9

I am currently trying to make a ROS node in Python which has both a subscriber and a publisher.

I've seen examples where a message is published within the callback, but I want it to "constantly" publish messages, and perform callbacks when it is the case.

Here is how I do it now:

#!/usr/bin/env python

import rospy
from std_msgs.msg import Empty
from std_msgs.msg import String
import numpy as np

pub = rospy.Publisher('/status', String, queue_size=1000)

def callback(data):
    print "Message received"

def listener():

    rospy.init_node('control', anonymous=True)

    rospy.Subscriber('control_c', Empty, callback)
    rospy.spin()

if __name__ == '__main__':
    print "Running"
    listener()

So where should I publish?

1
  • 1
    I shortened the text of your question to only the really relevant parts (publishing and subscribing in one node is very common, no need to justify why you want to do this). Feel free to revert my edit, if you don't agree.
    – luator
    Nov 20 '16 at 15:44
5

Well, I think there's a lot of solutions here, you could even make use of a python process, but what I'm proposing is a ROS approach using a ros Timer.

I am not really that efficient in python but this code may gave you a heads up.

#!/usr/bin/env python

import rospy
from std_msgs.msg import Empty
from std_msgs.msg import String
import numpy as np

last_data = ""
started = False
pub = rospy.Publisher('/status', String, queue_size=1000) 

def callback(data):
    print "New message received"
    global started, last_data
    last_data = data
    if (not started):
        started = True

def timer_callback(event):
    global started, pub, last_data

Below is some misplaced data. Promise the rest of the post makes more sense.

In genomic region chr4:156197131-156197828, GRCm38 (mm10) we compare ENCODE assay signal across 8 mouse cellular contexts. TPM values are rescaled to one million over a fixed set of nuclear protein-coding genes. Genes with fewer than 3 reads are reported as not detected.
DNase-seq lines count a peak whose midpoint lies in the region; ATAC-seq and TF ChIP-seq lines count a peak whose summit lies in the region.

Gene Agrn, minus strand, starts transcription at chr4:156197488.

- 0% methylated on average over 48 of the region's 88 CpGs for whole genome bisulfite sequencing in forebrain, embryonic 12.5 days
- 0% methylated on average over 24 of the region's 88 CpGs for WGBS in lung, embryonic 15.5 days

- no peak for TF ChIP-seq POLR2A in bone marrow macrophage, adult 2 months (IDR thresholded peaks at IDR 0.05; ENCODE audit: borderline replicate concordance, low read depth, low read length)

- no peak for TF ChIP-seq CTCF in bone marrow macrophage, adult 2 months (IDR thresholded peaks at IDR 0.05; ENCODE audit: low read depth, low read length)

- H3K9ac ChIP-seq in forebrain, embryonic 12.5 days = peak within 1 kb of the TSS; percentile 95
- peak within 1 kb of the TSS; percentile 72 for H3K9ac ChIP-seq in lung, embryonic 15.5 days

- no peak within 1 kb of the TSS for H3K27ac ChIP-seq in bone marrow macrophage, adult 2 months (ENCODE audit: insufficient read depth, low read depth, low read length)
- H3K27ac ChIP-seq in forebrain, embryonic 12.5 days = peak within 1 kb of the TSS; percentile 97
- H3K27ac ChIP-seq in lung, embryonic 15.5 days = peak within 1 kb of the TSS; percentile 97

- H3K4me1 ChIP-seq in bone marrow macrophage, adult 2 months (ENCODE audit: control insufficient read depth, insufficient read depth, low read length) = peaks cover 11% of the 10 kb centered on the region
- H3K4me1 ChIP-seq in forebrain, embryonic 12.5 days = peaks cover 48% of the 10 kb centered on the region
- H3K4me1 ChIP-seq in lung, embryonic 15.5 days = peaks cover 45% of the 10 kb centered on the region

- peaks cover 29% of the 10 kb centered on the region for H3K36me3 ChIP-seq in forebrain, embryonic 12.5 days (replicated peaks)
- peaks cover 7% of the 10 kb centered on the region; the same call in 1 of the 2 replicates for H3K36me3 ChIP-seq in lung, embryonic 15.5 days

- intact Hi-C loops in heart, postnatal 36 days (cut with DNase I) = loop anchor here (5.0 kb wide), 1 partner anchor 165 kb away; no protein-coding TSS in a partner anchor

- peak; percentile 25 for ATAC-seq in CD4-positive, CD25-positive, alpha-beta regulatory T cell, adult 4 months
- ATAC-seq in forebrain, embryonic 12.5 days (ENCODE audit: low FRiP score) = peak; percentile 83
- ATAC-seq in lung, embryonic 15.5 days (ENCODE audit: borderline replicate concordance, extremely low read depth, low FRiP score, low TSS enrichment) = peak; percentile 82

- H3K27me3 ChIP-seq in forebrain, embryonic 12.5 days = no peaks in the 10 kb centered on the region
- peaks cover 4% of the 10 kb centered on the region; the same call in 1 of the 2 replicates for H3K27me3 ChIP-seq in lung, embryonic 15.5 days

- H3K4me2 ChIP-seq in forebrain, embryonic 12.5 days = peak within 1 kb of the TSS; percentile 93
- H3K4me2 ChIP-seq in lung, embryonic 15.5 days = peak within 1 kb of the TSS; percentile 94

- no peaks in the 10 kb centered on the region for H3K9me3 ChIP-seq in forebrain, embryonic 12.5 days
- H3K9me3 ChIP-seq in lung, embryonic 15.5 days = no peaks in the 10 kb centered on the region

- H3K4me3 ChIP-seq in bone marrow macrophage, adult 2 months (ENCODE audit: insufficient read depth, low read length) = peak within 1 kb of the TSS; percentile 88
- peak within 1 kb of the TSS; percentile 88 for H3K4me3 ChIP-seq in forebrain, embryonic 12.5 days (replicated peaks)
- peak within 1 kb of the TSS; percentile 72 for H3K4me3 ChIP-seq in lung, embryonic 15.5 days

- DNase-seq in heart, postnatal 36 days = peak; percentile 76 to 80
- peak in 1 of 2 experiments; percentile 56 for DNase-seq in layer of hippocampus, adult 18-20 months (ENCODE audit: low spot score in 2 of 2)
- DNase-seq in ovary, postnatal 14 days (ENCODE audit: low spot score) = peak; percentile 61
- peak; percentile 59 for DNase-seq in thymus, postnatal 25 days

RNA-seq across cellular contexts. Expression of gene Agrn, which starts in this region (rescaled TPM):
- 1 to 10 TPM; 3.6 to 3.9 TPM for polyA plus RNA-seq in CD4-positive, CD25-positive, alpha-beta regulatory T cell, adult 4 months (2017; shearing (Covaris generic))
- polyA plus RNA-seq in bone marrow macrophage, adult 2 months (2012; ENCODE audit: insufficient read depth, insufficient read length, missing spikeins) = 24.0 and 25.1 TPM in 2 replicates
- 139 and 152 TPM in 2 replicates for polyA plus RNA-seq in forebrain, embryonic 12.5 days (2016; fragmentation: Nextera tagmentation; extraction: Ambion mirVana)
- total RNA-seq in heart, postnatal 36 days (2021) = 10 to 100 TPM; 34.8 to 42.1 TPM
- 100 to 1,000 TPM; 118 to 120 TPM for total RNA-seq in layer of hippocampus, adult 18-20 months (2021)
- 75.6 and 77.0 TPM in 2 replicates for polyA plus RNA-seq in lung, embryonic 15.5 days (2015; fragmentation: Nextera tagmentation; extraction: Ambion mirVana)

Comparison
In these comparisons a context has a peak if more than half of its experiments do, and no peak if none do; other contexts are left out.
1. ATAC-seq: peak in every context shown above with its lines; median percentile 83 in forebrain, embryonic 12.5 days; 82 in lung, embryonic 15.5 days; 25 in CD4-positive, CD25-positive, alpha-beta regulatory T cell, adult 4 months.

if (started):
        pub.publish(last_data)
        print "Last message published"


def listener():

    rospy.init_node('control', anonymous=True)

    rospy.Subscriber('control_c', String, callback)
    timer = rospy.Timer(rospy.Duration(0.5), timer_callback)

    rospy.spin()    
    timer.shutdown()

if __name__ == '__main__':
    print "Running"
    listener()

Here, your callback will update the message and your timer will fire up every 0.5sec and publishes the last data received.

you can test this code by publishing data on "/contriol_c" every 3 seconds and configuring you timer to 0.5 sec. start an echo on /status

$ rostopic echo /status

and you'll got your message published on a 2 Hz rate.

Hope that helps !

1
  • I'm very new to ROS and am also trying to build a ROS node as both a subscriber and publisher (regardless of the topic's data type). Is it recognized as good practice to achieve this by having global pub and sub variables? Or would it be better to pass pub as an argument to the callback?
    – Matteo
    Jun 25 '18 at 21:26
4

Simply replace rospy.spin() with the following loop:

while not rospy.is_shutdown():
    # do whatever you want here
    pub.publish(foo)
    rospy.sleep(1)  # sleep for one second

Of course you can adjust the sleep duration to whatever value you want (or even remove it entirely).

According to this reference subscribers in rospy are running in a separate thread, so you don't need to call spin actively.

Note that in roscpp (i.e. when using C++) this is handled differently. There you have to call ros::spinOnce() in the while loop.

2
  • I'm very new to ROS and am also trying to build a ROS node as both a subscriber and publisher. Is it recognized as good practice to achieve this by having global pub and sub variables? Or would it be better to pass pub as an argument to the callback?
    – Matteo
    Jun 25 '18 at 21:25
  • 1
    I would in general avoid global variables. Instead I usually implement the node as a class with pub as member and callback as a class method. This way you can access the publisher inside the callback via self.pub.
    – luator
    Jun 26 '18 at 6:55

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